Last night, my heart changed. Or actually, maybe it was after I woke up today.
Something happened last night -- something stupid and, ultimately, inconsequential. But, to me at least, it was symbolic. One small thing, combined with far too much alcohol, sent my heart on a tip. And when I grabbed my bag and just walked out of that club at 3 am this morning, without saying a word, I walked out on a lot more than that.
My last year in New York was traumatic, to say the least. A lot of shit went down. And, I mean, a lot of shit went down. Then I went home to Texas and it was like the second wall of shit I left behind decided to cave in on top of me as well. By the time I was ready to leave for Korea, I was ready to leave a lot more than New York and my hometown behind. I had made up my mind that life just wouldn't be like that anymore. I'd keep my mouth shut about the past, not over-think things. Live simply. And, for God's sake, be happy.
Of course, I didn't imagine Korea would be a paradise devoid of difficulty. I knew there would be a whole lifetime of challenges to face. But there's a difference between the challenges you face when undertaking a new situation, and the ones that just seem to follow you and cling on from behind.
The trouble, my friends, is that new challenges eventually become old challenges.
In an email to a dear friend today, recapping the situation, I mentioned having a feeling akin to Sisyphus. You know the guy -- the pushing the rock up the mountain guy. The guy condemned to a fate of an eternity of completing the same meaningless task over and over and over, only to watch the result all of the hard work he has just completed crumble before his eyes, only to have to turn around and complete the same arduous task again, all the while knowing that effort is futile.
Dramatic much? Stay with me, guys. I am getting to a point.
I spent the day with another dear friend who helped me to put things into perspective, and who also reminded me that I'm not alone here, and that everything I try to do is not in vain -- after all, I did meet him. And he's an A+, gold star kind of guy -- the kind who gets a teen angst text message from you at 3 am, and instead of deleting you from his phone book, comes over the next day to cook a late breakfast and talk some sense into you. After that, I got thinking more about this Sisyphus thing. And I remembered that Albert Camus wrote an essay about Sisyphus, which I had never read:
At the very end of his long effort measured by skyless space and time without depth, the purpose is achieved. Then Sisyphus watches the stone rush down in a few moments toward that lower world whence he will have to push it up again toward the summit. He goes back down to the plain. It is during that return, that pause, that Sisyphus interests me. A face that toils so close to stones is already stone itself! I see that man going back down with a heavy yet measured step toward the torment of which he will never know the end. That hour like a breathing-space which returns as surely as his suffering, that is the hour of consciousness. At each of those moments when he leaves the heights and gradually sinks toward the lairs of the gods, he is superior to his fate. He is stronger than his rock.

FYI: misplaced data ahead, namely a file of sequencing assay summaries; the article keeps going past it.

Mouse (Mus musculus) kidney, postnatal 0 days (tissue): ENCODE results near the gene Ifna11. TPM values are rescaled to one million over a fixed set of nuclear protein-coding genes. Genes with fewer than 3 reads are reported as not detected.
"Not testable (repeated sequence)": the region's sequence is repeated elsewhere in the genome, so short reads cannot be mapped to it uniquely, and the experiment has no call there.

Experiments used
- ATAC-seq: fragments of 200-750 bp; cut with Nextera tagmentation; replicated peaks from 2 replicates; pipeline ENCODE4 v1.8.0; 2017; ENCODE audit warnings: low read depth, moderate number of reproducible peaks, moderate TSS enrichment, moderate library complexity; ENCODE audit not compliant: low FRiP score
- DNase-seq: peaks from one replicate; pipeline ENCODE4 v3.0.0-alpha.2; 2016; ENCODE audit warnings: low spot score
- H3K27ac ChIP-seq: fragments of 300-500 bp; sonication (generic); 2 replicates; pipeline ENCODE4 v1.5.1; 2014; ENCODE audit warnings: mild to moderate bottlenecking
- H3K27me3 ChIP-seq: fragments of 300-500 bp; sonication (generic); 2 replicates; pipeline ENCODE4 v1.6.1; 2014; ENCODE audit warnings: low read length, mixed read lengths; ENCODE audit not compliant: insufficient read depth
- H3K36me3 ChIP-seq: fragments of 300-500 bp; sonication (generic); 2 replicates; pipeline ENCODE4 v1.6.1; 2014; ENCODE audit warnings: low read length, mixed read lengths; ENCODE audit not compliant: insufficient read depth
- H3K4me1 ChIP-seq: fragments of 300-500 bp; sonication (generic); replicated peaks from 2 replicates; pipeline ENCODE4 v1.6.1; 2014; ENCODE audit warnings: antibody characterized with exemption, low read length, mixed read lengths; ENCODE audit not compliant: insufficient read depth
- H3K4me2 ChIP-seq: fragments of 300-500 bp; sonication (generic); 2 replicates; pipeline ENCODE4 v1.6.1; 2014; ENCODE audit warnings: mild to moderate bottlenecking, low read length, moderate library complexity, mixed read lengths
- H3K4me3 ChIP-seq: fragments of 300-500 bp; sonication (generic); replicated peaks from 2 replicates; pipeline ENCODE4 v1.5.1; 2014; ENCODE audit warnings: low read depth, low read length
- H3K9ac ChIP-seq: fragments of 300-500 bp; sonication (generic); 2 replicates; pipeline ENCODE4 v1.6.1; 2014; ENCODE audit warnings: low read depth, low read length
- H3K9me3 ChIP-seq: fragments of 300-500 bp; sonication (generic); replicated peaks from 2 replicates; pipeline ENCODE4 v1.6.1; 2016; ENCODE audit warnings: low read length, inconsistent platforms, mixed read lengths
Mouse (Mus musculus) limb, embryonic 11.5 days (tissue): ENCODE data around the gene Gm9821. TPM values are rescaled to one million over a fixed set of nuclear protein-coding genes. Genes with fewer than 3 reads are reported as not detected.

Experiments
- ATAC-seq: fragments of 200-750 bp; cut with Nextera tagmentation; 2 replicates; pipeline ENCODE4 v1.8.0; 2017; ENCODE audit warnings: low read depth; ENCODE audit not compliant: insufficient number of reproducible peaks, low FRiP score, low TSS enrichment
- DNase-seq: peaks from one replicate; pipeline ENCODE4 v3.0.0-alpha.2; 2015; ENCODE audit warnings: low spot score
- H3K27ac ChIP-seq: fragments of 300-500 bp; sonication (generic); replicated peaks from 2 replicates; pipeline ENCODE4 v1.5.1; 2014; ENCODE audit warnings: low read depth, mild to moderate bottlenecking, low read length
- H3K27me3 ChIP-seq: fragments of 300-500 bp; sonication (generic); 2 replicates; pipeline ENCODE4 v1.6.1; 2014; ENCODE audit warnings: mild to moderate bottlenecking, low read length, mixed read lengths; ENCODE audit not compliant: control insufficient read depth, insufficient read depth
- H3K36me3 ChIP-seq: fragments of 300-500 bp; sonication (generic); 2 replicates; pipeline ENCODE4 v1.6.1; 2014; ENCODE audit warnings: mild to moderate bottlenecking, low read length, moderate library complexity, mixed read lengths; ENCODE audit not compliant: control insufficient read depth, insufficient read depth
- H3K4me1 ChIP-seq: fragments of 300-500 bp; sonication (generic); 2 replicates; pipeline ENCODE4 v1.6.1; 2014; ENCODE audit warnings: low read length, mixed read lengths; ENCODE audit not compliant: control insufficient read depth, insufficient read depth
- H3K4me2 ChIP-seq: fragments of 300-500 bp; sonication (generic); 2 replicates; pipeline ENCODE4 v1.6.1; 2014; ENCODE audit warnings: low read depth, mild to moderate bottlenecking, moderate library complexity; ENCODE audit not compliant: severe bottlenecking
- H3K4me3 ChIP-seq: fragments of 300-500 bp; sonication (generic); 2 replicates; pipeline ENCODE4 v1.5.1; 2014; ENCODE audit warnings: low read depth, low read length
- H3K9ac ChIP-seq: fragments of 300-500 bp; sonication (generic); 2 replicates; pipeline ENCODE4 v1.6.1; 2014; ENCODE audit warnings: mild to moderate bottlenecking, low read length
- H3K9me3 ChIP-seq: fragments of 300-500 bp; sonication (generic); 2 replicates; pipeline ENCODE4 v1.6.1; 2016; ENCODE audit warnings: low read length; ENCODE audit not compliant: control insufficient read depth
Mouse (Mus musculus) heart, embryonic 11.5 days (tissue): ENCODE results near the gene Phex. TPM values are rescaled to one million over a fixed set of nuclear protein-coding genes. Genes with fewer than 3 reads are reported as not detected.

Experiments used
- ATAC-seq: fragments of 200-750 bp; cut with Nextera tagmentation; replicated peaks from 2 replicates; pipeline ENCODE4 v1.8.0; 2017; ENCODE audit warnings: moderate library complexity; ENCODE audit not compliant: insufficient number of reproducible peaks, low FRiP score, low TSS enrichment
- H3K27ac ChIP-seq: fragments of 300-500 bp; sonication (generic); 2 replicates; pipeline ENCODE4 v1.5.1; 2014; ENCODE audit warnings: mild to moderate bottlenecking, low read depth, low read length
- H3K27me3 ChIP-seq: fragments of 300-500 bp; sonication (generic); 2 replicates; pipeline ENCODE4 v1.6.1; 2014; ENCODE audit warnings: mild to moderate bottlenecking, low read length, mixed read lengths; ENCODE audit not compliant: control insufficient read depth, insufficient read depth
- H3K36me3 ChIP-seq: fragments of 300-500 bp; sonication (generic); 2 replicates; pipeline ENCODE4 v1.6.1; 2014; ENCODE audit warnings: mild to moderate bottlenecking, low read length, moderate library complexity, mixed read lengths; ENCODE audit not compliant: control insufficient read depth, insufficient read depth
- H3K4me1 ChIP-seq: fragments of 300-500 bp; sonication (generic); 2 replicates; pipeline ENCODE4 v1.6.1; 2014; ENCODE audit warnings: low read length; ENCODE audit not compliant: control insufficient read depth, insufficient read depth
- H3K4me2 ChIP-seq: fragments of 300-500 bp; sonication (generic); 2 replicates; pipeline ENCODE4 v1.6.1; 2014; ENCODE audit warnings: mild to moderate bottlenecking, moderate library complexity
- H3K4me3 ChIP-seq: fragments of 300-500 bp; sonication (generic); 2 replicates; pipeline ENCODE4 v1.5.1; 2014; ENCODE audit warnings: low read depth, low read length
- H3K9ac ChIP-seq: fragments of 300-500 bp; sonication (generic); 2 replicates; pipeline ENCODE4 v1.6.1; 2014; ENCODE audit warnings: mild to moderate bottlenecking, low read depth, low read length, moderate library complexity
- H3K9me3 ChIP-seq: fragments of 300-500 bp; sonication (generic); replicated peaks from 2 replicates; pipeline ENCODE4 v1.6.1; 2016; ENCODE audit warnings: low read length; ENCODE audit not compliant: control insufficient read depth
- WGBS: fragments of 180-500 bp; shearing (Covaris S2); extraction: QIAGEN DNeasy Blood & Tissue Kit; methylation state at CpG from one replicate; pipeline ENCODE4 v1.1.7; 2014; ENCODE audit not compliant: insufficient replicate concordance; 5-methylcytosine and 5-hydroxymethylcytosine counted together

If you studied anything like what I studied at university, you've seen this argument made a thousand times by a thousand different philosophers and scholars, from a thousand different perspectives, all coming to basically one of only two conclusions:
1. Life, and all of its struggles are futile. There is no god, no higher purpose and no meaning. We're fucked.
2. Life, and all of its struggles are futile. There is no god, no higher purpose and no meaning. Except for that which we make for ourselves, in our everyday undertaking of the futile. In our acknowledgment of the futile. In our defeat of our fear of the futile. Or in the small moments that happen in between, in which we find some small escape from the futile.
It's enough. Because it has to be enough. And it's okay, because it has to be okay.
And one friend made out of a thousand attempts is valuable enough to make it worth it. My handful of people scattered all over the globe, gained from ten years of existing and interacting and three continents of traveling, are valuable enough to make it worth it.
What it all comes down to, really, is this:
The struggle itself toward the heights is enough to fill a man's heart. One must imagine Sisyphus happy.
So, that's it. The struggle has arrived in Korea. But that small, stupid thing that happened last night was probably the best thing yet. I've given up on trying to get out from under the weight of things for now. Life isn't simple. And we all know what they say -- wherever you go, there you are. I'm re-focused now. I feel like I just woke up.